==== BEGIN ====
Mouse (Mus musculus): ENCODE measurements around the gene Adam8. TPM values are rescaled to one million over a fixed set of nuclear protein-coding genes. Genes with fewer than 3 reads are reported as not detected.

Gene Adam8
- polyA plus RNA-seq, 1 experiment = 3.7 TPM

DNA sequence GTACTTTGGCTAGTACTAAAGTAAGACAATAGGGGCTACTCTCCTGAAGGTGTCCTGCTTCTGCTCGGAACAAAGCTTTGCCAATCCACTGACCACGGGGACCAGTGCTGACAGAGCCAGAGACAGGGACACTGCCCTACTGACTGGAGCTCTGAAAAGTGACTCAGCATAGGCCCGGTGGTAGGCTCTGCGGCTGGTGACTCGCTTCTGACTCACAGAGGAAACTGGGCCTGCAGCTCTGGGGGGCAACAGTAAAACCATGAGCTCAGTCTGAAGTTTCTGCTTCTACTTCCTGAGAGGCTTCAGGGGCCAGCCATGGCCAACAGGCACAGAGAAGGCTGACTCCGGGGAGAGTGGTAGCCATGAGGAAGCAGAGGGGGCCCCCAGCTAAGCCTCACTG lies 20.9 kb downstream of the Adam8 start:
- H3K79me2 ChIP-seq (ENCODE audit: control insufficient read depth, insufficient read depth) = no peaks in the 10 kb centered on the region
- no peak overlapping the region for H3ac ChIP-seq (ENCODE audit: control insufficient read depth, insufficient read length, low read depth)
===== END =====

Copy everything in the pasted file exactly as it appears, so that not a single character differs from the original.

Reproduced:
Mouse (Mus musculus): ENCODE measurements around the gene Adam8. TPM values are rescaled to one million over a fixed set of nuclear protein-coding genes. Genes with fewer than 3 reads are reported as not detected.

Gene Adam8
- polyA plus RNA-seq, 1 experiment = 3.7 TPM

DNA sequence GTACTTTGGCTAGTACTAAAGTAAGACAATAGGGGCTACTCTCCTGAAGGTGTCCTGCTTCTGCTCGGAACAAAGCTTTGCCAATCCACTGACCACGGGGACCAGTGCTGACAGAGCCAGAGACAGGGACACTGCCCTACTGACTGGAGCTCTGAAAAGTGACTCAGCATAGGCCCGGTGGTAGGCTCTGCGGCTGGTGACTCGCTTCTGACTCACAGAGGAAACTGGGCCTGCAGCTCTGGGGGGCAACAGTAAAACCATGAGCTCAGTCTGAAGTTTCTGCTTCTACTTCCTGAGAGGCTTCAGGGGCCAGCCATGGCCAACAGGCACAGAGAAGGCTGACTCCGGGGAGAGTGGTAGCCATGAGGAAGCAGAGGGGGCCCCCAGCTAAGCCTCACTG lies 20.9 kb downstream of the Adam8 start:
- H3K79me2 ChIP-seq (ENCODE audit: control insufficient read depth, insufficient read depth) = no peaks in the 10 kb centered on the region
- no peak overlapping the region for H3ac ChIP-seq (ENCODE audit: control insufficient read depth, insufficient read length, low read depth)